Taking an Agile Approach to the New Year
Interview with Matt Risch (Part I)
To kick off the New Year right, we reached out to Matt Risch, ALTA’s resident Agile Lead to get his take on how he approaches New Year’s resolutions as an Agilist. Matt has been with ALTA for four years and possesses nearly two decades of service as a mentor/adviser, trainer, and consultant. As an Agile Coach, Matt helps organizations, divisions, and teams adopt and improve Agile methods and practices.
How does your work as an Agilist benefit you when regrouping and setting personal goals in the New Year?
When the work that you do truly matters, it becomes part of you.
Being an Agilist for me is more than just something I do at work. The values and principles that define Agile methods are instrumental in my personal life as well. Simplicity, trust and respect, the value of clear communications, and a drive toward continuous improvement shape who I am and how I see the world around me.
This perspective also shapes how I coach people. For example, every Wednesday I send out a “Happy Wednesday Agilist” email to Teams I work with as a “just-for-fun knowledge share”. These emails focus on a variety of topics from how specific Agile principles apply to the real world; to where certain ways of working and thinking originated; to comic strips addressing serious topics; to the fact that if we stop and look at our own processes, we’ll see that assumptions about people, their environment & their abilities often shape the systems we put in place.
Recently I sent one of these emails titled, “Question the Status Quo” that laid out a process I’d been looking at when picking up coffee. I took a Lean approach and presented a picture of what may feed into this process from a cost and materials perspective, highlighting key process steps at a high-level to the end. Then I asked the question, “Does this make sense?” For me, no, it does not, but the purpose of this email was not to say yes or no, or sway the reader one way or the other, but to present the reader with a situation where they have to think about what makes sense for themselves, applying Agile principles.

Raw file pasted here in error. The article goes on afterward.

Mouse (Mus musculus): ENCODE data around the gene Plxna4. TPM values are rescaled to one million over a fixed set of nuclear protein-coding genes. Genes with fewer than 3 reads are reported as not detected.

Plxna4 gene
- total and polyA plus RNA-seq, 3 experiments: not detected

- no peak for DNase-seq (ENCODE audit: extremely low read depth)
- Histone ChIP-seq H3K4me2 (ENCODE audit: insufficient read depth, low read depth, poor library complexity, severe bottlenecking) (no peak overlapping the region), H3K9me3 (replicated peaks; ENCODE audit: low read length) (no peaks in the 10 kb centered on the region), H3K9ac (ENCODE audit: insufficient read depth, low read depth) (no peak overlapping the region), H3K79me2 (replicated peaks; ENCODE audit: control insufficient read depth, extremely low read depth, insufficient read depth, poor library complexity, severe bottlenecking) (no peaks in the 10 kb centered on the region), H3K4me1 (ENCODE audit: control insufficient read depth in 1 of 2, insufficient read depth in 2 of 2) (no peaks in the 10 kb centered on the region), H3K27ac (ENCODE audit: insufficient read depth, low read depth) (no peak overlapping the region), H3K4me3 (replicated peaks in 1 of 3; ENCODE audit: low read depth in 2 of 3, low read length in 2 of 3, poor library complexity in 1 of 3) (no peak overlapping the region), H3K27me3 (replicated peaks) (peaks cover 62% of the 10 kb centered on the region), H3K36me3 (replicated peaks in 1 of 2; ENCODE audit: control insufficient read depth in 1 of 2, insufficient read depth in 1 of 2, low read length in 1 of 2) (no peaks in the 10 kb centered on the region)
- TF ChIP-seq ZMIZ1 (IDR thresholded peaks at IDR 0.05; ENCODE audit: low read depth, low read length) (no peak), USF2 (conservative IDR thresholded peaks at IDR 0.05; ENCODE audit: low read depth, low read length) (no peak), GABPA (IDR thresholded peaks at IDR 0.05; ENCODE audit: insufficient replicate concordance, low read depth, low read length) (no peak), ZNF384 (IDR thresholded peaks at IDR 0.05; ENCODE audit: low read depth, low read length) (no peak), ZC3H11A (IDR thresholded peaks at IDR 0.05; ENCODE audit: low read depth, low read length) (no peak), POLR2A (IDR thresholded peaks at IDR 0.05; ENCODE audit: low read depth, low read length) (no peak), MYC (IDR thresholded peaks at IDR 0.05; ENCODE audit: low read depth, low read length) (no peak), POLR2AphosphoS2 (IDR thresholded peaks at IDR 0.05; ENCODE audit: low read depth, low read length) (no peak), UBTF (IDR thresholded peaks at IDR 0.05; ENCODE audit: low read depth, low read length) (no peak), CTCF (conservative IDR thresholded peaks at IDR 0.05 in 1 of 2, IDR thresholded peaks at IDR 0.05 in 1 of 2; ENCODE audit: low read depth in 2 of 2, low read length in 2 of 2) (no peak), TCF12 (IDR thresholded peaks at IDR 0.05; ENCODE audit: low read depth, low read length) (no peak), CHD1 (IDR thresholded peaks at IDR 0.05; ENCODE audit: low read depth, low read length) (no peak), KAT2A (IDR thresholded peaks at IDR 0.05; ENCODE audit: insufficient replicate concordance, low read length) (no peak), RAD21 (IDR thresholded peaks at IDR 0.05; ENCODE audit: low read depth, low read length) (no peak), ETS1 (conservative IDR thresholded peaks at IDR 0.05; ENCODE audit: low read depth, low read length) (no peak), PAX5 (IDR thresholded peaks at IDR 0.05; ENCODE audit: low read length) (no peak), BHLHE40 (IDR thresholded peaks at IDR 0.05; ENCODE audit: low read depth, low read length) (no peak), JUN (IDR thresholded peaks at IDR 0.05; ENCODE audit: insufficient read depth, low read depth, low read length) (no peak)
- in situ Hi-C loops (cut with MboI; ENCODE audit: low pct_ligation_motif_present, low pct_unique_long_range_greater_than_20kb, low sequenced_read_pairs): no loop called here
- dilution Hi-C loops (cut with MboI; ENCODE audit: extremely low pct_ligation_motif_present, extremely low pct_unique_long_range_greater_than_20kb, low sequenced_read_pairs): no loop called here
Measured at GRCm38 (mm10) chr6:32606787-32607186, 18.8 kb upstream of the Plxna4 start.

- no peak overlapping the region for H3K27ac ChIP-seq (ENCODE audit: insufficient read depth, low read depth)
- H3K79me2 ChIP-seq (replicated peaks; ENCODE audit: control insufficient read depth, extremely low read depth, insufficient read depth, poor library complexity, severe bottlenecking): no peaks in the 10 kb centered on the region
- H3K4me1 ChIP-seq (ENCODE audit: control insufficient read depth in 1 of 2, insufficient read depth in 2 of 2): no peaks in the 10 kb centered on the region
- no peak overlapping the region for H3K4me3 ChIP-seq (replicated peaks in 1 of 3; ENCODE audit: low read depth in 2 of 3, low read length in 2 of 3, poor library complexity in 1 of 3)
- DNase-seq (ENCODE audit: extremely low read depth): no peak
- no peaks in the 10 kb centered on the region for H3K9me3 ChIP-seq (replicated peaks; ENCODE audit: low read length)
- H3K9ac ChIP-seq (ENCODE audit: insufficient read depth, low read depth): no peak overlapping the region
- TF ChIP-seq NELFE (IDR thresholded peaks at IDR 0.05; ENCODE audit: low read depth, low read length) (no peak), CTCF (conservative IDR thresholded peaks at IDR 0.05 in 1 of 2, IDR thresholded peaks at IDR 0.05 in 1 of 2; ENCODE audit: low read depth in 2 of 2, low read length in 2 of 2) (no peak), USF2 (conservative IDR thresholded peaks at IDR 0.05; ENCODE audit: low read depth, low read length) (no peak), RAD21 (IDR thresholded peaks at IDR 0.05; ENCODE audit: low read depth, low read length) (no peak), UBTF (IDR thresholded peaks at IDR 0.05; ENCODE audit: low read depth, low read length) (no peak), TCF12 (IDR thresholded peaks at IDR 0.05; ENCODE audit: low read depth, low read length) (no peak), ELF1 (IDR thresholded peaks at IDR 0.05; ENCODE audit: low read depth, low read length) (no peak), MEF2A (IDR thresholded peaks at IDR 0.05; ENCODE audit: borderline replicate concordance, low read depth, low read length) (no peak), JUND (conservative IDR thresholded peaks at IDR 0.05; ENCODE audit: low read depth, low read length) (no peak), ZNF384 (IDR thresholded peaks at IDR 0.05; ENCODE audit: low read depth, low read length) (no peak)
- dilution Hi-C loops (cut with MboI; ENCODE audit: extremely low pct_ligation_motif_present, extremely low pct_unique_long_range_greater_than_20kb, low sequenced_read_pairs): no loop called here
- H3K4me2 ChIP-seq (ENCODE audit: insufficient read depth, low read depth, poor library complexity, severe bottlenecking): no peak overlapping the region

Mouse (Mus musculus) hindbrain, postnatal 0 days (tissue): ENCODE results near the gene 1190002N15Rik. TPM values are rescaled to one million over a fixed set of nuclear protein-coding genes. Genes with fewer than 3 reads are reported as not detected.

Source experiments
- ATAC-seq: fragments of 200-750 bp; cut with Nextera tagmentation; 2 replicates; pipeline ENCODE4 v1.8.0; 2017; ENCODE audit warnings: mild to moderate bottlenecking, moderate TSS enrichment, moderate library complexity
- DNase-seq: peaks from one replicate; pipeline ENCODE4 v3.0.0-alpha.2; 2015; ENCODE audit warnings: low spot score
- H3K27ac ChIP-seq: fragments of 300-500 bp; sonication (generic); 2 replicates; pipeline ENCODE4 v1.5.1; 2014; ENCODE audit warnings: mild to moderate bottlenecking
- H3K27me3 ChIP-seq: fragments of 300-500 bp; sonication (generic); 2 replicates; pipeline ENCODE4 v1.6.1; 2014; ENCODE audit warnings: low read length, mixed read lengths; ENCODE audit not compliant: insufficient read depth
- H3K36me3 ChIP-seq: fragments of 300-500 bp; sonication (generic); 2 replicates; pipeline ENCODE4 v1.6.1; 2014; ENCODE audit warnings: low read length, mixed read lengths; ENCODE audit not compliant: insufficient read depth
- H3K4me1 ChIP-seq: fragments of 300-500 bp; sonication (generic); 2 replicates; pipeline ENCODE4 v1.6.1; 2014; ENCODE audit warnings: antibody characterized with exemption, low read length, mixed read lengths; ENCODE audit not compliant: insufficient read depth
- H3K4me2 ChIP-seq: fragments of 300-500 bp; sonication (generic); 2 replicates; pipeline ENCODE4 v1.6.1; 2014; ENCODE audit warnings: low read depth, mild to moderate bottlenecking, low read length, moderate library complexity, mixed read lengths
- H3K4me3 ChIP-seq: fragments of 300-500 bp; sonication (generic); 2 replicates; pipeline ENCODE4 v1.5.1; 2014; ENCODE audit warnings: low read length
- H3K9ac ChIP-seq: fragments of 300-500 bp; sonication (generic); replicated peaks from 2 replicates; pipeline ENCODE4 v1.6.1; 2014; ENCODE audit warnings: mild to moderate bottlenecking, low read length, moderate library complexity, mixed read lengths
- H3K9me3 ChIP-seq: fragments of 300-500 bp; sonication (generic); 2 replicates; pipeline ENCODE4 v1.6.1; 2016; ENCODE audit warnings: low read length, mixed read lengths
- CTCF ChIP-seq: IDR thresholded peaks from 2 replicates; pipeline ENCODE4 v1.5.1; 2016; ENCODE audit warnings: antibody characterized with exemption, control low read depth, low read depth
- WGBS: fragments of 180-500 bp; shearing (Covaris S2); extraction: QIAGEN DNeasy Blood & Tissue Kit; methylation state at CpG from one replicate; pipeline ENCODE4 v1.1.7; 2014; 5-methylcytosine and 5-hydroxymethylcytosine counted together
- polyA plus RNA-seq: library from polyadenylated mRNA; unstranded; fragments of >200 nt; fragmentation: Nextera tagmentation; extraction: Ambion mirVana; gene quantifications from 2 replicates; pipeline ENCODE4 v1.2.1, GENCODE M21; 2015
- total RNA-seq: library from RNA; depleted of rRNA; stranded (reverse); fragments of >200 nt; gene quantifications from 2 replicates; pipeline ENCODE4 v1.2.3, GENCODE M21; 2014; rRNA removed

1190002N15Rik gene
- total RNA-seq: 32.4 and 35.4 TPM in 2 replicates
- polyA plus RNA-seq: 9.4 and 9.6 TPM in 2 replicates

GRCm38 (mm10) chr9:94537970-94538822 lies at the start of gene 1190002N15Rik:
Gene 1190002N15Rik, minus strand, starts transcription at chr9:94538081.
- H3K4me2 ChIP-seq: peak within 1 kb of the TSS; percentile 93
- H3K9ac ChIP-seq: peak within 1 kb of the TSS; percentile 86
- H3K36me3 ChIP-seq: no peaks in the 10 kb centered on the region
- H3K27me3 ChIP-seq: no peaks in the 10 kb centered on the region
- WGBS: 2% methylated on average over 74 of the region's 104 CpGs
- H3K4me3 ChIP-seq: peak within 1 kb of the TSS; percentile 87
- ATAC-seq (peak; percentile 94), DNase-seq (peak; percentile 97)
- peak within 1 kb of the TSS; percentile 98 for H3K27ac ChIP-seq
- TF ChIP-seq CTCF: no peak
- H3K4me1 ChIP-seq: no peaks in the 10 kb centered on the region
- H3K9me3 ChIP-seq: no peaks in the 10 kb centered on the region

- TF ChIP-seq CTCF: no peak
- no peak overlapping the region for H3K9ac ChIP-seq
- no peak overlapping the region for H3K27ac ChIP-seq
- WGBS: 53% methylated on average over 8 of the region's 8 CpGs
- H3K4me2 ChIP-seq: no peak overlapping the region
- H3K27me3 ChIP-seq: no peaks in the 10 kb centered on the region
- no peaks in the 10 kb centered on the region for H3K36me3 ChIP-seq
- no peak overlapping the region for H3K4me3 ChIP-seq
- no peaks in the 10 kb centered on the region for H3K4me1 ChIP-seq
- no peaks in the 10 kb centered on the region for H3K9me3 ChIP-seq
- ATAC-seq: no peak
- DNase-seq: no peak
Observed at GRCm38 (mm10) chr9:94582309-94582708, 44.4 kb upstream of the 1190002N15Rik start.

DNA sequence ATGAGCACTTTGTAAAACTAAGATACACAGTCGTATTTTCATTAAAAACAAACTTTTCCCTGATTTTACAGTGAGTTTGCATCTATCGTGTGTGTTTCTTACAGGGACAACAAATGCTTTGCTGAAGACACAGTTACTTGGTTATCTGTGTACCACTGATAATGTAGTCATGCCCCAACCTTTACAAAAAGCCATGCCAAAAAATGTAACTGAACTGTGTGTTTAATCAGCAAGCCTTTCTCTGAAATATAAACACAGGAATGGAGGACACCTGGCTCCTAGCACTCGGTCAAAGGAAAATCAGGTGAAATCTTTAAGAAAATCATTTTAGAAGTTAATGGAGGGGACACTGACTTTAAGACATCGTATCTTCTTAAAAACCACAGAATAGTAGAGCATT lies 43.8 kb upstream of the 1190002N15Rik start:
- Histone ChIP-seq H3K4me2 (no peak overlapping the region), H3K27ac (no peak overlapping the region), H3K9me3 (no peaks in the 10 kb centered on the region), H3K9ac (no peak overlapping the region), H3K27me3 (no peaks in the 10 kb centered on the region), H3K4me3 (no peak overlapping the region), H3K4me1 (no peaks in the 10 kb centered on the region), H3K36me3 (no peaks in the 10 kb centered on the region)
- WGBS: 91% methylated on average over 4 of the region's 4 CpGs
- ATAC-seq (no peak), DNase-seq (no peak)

When we as Agilist can see the inefficiencies, delays, waste, and unnecessary complexities around us in our daily lives, that perspective circles back into our work. This is what is meant when you hear Agilist say, “It’s a mindset”. When it really is, it applies to everything in your life.
For me, I take this mindset and approach January 1 goal setting just like I would in a work environment: incrementally. I have a roadmap in my mind for where I’d like to see things over the next 12 months, and a seasonal plan (I go by seasons in my personal life vs. quarters) but as the saying goes, “the only constant in life is change”. So, I take my goals for the Year and think through what I can do to build toward them. I also accept the fact that despite my best efforts, outside variables may impact my ability to reach my goals. This may not sound like a big deal, but the acceptance that no matter how I plan, it will change is essential to my ability to regroup and set new or updated personal goals each New Year.
Keep an eye out for Part II of our interview with Matt Risch next week.